This question came up on the BirdTricks facebook the other day. In order to answer this question, I think it is important for you to know what tea is and how it is sometimes used. This way you can make an informed choice for your birds.
What is tea?
Simple enough! Tea is a beverage made by brewing the leaves, buds and twigs of the tea plant (camelia sinensis) in hot water. After allowing the tea to steep for a few minutes, the plant is strained out. The longer you allow the tea to steep, the more potent the beverage becomes. There are four basic teas: white, black, green and oolong.
What is herbal tea?
Herbal teas are misnamed because they are not actually made from the tea plant. Instead, it is made from various plant parts such as roots, flowers, seeds and leaves and prepared as a tea. Herbal teas are used for physical and medical purposes.
What is a flavored tea?
Flavored teas actually are a true tea. They are made from the tea plant with plant parts used for flavoring. So peach ginger tea is made of leaves from the tea plant with peach and ginger plant parts added for flavoring.
What are decaffeinated teas?
Teas naturally have less caffeine than coffee, and through processing can be decaffeinated up to 99%. A tea box marked caffeine free has to have at least 97% of the caffeine processed out. A box marked naturally decaffeinated means that the process of removing the caffeine was not done with synthetic chemicals. I don’t even want to think about my birds hopped up on caffeine.
What kind of tea can I give my parrot?
Decaffeinated flavored teas are fine for your birds provided that they are flavored with ingredients that are appropriate. Avocado and chocolate or cocoa teas (yup, they exist!) are obviously bad choices. Look at the ingredients and make sure they are bird safe. Most fruit flavored teas will be fine.
Since herbal teas have been used for medicinal purposes throughout the centuries, it is important to know what the effects might have on your birds. Many teas are used as stimulants or sedatives. Some are used as anesthetics, others are used for specific ailments. Unless otherwise recommended by your vet to help combat a specific health problem, I would stick with Chamomile teas, made from the flowers of that plant. Chamomile has a mild calming effect and makes a wonderful bedtime drink for both you and your just-ten-more-minutes-mom parrot.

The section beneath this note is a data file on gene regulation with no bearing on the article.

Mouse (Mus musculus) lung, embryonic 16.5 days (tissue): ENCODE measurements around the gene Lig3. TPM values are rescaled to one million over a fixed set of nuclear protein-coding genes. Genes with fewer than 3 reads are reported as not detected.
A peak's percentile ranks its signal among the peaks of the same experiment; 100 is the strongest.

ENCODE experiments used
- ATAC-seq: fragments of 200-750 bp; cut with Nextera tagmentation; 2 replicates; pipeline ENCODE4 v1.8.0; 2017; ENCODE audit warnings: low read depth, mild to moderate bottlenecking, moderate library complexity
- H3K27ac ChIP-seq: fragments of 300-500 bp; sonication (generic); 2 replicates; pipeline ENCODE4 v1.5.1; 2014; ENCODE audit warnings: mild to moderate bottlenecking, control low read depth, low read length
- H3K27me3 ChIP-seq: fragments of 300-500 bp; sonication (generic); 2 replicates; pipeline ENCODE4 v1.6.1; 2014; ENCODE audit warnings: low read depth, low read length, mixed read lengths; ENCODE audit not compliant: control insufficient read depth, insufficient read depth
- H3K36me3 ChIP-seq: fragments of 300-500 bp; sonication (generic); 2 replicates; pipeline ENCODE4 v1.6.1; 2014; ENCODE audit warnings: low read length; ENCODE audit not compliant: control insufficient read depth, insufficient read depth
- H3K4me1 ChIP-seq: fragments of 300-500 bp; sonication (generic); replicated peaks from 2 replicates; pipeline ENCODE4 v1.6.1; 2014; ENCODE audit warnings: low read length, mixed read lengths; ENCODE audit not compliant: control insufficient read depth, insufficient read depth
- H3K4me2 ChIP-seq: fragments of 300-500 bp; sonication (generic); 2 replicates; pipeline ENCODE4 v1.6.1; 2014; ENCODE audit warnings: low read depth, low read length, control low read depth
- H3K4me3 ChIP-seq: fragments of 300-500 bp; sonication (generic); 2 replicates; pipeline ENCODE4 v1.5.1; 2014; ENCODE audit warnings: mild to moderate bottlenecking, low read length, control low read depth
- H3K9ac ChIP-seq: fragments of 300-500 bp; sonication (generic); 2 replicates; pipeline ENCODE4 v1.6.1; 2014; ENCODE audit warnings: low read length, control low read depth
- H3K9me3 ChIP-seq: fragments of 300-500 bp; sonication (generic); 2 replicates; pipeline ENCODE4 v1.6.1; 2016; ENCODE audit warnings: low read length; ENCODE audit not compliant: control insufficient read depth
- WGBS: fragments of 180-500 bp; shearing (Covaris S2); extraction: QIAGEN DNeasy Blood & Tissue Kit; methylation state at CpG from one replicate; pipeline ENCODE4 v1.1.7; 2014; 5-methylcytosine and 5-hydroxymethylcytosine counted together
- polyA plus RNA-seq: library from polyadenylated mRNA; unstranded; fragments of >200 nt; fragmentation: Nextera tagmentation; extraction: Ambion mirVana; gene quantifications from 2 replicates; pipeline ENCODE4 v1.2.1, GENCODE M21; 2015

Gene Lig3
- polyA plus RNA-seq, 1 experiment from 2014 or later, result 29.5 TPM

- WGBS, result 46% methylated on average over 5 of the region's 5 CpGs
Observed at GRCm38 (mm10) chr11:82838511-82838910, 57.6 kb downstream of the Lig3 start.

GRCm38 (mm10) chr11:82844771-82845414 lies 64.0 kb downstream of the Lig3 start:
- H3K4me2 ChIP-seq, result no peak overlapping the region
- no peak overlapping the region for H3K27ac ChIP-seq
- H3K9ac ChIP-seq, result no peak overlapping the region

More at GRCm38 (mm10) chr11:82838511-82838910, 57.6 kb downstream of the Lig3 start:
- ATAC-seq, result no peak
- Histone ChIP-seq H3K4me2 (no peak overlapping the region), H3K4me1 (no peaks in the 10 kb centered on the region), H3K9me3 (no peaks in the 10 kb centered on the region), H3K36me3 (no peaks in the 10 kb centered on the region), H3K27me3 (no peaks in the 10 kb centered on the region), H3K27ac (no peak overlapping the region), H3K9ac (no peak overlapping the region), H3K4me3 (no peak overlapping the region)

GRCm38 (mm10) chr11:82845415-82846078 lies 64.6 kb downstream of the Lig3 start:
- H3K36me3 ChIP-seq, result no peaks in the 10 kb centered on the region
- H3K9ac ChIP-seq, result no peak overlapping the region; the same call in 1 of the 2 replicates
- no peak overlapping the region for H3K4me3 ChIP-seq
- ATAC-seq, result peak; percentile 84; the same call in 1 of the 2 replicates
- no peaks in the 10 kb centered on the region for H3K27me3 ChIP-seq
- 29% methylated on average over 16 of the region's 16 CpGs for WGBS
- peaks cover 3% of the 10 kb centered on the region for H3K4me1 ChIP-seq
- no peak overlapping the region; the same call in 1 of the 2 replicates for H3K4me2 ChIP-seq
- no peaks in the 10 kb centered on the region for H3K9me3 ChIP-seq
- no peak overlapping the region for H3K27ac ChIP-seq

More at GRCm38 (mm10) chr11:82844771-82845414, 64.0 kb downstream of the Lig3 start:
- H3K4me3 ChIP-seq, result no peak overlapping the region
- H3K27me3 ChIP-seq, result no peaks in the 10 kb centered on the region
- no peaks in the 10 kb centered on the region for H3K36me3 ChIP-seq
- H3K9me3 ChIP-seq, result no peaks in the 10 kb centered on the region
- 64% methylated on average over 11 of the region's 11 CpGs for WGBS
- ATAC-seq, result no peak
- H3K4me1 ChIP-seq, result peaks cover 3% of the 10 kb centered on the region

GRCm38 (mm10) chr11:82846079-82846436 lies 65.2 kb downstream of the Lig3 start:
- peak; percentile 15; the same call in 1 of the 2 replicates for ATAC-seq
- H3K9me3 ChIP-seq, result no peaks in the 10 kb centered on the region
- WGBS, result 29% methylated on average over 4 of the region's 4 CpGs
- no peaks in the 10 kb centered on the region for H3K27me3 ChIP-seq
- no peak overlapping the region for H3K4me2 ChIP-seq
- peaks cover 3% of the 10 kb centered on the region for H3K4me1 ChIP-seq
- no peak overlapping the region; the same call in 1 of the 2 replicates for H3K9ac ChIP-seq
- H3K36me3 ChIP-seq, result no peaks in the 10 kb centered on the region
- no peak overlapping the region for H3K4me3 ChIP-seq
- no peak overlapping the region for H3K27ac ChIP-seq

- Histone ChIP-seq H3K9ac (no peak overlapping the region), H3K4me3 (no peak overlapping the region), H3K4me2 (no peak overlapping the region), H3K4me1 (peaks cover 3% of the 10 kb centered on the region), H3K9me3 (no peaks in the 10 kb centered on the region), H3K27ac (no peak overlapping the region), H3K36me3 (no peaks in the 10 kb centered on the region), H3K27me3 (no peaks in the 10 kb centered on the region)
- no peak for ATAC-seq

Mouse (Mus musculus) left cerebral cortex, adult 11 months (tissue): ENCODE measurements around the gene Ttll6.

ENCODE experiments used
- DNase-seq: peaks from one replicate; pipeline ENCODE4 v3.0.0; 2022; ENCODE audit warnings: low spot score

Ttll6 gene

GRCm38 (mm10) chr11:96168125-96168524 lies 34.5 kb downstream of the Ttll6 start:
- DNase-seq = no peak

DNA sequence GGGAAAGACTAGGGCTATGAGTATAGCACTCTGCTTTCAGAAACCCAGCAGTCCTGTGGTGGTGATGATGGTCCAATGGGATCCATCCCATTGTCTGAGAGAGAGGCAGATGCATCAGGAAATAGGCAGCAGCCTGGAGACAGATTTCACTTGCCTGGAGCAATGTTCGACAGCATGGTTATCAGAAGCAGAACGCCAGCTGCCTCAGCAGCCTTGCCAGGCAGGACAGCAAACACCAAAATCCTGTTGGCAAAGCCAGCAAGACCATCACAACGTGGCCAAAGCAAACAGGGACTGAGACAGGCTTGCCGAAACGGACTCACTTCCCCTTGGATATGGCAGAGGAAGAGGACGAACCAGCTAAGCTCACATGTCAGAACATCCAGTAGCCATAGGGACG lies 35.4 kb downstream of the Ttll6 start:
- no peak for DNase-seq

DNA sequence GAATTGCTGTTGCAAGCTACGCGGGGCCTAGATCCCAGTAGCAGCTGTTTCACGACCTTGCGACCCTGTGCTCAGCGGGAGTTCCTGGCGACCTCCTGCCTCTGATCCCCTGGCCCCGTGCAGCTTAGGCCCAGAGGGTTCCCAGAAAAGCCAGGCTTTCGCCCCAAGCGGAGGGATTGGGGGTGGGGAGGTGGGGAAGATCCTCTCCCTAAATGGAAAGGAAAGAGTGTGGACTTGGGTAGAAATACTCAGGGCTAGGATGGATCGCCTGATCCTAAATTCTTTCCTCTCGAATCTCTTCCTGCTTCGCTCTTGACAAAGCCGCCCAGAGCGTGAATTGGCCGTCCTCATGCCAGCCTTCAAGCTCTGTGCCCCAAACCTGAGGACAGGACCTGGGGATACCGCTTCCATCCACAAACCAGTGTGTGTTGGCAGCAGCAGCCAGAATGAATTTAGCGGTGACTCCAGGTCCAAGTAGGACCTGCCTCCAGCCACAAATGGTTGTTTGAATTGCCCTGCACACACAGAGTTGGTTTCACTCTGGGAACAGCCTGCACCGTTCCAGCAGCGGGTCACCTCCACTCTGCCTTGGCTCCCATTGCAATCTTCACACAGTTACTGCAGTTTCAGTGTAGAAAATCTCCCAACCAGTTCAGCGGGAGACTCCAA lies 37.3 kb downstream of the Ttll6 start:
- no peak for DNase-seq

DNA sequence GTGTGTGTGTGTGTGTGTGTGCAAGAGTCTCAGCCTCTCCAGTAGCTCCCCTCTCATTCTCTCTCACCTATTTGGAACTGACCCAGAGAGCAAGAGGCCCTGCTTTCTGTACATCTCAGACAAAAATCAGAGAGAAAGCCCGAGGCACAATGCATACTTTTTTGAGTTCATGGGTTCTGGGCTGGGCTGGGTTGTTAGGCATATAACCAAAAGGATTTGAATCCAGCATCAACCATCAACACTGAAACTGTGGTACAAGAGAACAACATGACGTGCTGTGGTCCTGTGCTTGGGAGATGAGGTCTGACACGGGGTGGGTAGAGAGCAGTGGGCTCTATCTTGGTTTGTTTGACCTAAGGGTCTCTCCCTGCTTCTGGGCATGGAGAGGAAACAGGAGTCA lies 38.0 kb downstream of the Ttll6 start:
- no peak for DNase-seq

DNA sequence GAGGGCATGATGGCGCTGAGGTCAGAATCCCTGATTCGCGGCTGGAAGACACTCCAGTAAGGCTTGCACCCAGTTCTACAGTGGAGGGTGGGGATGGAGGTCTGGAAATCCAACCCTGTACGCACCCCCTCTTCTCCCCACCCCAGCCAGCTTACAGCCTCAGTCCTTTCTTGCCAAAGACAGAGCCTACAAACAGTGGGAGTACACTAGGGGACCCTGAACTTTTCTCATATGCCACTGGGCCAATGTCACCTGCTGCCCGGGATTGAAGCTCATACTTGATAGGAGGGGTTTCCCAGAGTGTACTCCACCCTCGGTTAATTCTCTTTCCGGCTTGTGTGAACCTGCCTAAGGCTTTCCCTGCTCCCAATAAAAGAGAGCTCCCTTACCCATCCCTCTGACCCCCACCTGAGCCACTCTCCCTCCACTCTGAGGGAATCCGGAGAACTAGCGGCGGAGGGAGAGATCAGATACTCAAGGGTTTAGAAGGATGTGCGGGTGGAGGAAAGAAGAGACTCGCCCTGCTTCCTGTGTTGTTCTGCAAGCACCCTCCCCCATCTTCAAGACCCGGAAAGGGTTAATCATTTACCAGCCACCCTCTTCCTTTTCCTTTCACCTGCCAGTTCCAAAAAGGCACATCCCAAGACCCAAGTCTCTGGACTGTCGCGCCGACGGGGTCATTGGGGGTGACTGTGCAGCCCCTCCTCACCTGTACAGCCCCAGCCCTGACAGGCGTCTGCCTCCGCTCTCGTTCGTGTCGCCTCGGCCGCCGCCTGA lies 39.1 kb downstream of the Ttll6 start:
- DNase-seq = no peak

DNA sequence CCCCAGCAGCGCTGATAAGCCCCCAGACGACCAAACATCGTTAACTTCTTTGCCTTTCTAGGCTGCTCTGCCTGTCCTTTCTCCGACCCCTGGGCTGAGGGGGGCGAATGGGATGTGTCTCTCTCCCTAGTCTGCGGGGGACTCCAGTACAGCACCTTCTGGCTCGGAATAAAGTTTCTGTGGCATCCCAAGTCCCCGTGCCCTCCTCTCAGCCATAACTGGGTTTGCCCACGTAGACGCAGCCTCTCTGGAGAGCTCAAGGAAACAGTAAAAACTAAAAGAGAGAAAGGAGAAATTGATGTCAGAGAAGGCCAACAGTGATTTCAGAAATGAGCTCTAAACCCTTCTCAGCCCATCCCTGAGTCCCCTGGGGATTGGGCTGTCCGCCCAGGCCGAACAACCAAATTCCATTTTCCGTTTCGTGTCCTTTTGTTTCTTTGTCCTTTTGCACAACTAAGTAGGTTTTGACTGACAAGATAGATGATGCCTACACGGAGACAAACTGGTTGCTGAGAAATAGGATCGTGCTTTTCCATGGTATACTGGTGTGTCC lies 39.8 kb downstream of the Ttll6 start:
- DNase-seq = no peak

It is probably a good idea to look for teas that name themselves after the ingredients, like green apple tea. Best to avoid extreme names like: Holy Cow! or Dead To The World Tea. The ingredients might be a bit too harsh for little Sweet Pea.
How do I prepare tea for my parrot?
Make your tea as usual. Before you add anything to your tea, take out 1/4 cup and put it in your birds cup. Dilute the parrot tea with 3/4 to 1 cup water. If you make your tea strong, dilute your parrot’s with more water. Make sure you allow it to cool before serving.
Many birds will drink tea plain, but if you do decide to sweeten it (no milk please!) try not to use sugar. We all know that white sugar is not great for us, but did you know that brown sugar is usually just white sugar with molasses added? You can use honey, but only PASTEURIZED honey. About 60% of the raw honey available today contains enough botulism to be harmful to parrots and infants.
How do I get my bird to drink tea?
Remember the parrot’s simple motto: If it’s mine, it’s mine. If it’s yours, it’s mine. If you’re holding it, it’s mine. And if you are looking at it or thinking about it, as soon as I figure out what it is, it’s mine.
Prepare a cup of tea for yourself, and one for your parrot (as above). Be sure that you use a suitable size cup for your species of parrot. A small bird could fall inside of a coffee mug and drown. Let him watch you enjoy drinking yours, and then offer his cup. The typically nosy parrot will investigate. If your vet has placed your parrot on tea therapy, you can replace the drinking water with a bowl of the recommended tea.
For the parrot that doesn’t care for tea, a cup of warm water will often do. This way you can both still enjoy the bedtime ritual.
Author Patty Jourgensen specializes in avian health, behavior and nutrition and has been working with and caring for rescue birds since 1987.